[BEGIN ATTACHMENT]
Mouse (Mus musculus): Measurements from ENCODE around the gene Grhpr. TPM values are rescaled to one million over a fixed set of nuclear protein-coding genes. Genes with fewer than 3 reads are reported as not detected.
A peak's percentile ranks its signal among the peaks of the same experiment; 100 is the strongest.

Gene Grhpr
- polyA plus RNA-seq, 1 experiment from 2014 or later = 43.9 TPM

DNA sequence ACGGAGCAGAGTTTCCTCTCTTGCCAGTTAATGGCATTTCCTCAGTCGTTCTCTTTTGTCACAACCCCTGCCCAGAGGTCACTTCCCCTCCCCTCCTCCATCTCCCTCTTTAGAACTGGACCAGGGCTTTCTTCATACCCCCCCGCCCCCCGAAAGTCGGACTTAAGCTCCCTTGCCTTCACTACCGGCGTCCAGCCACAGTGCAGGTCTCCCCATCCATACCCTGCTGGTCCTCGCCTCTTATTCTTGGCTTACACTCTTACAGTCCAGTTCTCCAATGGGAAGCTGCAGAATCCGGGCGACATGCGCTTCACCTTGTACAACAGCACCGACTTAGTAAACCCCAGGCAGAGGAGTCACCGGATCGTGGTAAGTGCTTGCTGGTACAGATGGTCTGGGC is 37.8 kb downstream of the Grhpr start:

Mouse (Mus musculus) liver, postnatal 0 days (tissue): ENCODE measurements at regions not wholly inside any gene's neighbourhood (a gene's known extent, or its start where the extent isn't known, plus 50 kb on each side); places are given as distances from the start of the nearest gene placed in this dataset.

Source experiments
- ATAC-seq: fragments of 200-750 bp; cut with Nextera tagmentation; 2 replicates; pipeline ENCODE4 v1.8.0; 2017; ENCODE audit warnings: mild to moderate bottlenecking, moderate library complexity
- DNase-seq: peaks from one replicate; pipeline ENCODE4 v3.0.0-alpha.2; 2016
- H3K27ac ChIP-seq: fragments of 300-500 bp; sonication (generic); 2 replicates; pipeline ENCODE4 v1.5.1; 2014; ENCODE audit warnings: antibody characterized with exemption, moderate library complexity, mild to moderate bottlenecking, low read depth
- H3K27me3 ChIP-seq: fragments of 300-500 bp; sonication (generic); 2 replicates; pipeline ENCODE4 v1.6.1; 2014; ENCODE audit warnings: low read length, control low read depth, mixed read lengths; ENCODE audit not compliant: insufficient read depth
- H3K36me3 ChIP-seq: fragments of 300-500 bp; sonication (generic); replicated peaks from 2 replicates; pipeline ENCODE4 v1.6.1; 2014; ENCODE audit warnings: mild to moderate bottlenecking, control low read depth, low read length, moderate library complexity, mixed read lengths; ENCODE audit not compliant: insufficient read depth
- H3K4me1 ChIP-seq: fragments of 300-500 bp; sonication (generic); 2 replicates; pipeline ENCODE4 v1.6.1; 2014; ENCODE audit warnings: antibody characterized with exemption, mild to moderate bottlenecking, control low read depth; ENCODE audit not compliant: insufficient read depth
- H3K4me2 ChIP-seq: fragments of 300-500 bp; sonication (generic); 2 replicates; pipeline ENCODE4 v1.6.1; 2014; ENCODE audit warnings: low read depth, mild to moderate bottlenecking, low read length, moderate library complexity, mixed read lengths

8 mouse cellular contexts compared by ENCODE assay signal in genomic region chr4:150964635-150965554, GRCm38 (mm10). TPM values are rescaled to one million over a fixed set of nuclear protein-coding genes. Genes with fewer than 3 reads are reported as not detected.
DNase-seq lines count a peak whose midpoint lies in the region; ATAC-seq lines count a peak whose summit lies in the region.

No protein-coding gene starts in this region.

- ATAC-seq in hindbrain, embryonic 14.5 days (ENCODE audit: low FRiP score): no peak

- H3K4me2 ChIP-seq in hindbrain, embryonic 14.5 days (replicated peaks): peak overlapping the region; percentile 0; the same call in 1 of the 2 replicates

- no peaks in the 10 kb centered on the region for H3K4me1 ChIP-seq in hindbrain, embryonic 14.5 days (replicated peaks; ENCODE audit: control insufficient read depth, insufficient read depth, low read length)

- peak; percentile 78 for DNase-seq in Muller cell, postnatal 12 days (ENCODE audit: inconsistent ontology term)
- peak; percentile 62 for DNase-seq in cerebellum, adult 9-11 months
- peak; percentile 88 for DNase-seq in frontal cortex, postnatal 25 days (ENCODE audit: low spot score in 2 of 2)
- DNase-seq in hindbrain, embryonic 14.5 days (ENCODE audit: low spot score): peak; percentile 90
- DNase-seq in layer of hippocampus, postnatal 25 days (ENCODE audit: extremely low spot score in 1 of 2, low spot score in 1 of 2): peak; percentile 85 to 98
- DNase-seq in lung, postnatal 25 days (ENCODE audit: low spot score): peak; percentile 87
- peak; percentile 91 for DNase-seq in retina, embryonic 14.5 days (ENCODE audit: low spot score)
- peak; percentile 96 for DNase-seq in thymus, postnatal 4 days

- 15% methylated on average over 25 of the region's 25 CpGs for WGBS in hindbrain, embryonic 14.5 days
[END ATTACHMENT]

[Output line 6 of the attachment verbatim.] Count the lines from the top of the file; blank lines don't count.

Mouse (Mus musculus) liver, postnatal 0 days (tissue): ENCODE measurements at regions not wholly inside any gene's neighbourhood (a gene's known extent, or its start where the extent isn't known, plus 50 kb on each side); places are given as distances from the start of the nearest gene placed in this dataset.